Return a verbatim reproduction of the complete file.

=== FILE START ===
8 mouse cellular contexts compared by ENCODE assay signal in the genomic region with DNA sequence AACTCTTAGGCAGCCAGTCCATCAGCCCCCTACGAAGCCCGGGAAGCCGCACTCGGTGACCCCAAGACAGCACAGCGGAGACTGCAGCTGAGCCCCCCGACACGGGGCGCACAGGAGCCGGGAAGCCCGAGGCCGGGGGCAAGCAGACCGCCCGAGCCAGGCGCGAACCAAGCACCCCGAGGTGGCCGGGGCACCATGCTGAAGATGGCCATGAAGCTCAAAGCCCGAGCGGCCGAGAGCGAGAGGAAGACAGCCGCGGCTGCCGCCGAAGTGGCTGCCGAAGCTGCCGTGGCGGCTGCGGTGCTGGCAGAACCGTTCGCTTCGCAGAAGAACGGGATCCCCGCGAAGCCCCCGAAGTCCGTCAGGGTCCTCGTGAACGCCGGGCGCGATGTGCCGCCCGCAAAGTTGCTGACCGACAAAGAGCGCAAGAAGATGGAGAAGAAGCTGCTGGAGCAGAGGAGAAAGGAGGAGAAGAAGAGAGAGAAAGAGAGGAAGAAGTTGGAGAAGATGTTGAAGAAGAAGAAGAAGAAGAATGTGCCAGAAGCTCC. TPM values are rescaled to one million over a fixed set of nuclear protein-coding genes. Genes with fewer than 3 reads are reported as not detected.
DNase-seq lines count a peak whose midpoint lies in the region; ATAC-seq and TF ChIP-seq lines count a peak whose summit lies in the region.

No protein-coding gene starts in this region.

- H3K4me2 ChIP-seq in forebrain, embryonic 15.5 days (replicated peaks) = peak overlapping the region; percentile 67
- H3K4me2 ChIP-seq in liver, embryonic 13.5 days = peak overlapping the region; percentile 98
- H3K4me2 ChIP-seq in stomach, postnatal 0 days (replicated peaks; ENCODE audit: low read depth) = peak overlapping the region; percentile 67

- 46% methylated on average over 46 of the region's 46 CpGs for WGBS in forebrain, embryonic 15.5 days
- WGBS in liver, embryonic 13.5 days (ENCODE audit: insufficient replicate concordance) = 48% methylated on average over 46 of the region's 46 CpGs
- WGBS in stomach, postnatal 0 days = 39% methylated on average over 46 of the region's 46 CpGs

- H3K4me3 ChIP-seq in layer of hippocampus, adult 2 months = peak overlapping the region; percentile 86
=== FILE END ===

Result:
8 mouse cellular contexts compared by ENCODE assay signal in the genomic region with DNA sequence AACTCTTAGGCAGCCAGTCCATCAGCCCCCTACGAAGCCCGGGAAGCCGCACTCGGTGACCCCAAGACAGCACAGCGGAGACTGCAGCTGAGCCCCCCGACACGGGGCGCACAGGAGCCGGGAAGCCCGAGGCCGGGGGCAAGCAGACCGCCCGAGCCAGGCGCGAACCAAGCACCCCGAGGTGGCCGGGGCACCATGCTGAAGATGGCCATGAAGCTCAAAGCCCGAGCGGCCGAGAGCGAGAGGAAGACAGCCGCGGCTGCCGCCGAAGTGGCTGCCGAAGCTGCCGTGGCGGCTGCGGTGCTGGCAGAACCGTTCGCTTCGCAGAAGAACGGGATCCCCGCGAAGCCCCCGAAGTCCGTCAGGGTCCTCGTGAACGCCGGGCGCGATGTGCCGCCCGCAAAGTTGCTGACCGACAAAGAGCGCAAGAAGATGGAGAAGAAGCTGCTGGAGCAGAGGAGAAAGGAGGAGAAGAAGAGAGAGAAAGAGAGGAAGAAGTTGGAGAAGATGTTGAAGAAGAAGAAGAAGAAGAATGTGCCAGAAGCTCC. TPM values are rescaled to one million over a fixed set of nuclear protein-coding genes. Genes with fewer than 3 reads are reported as not detected.
DNase-seq lines count a peak whose midpoint lies in the region; ATAC-seq and TF ChIP-seq lines count a peak whose summit lies in the region.

No protein-coding gene starts in this region.

- H3K4me2 ChIP-seq in forebrain, embryonic 15.5 days (replicated peaks) = peak overlapping the region; percentile 67
- H3K4me2 ChIP-seq in liver, embryonic 13.5 days = peak overlapping the region; percentile 98
- H3K4me2 ChIP-seq in stomach, postnatal 0 days (replicated peaks; ENCODE audit: low read depth) = peak overlapping the region; percentile 67

- 46% methylated on average over 46 of the region's 46 CpGs for WGBS in forebrain, embryonic 15.5 days
- WGBS in liver, embryonic 13.5 days (ENCODE audit: insufficient replicate concordance) = 48% methylated on average over 46 of the region's 46 CpGs
- WGBS in stomach, postnatal 0 days = 39% methylated on average over 46 of the region's 46 CpGs

- H3K4me3 ChIP-seq in layer of hippocampus, adult 2 months = peak overlapping the region; percentile 86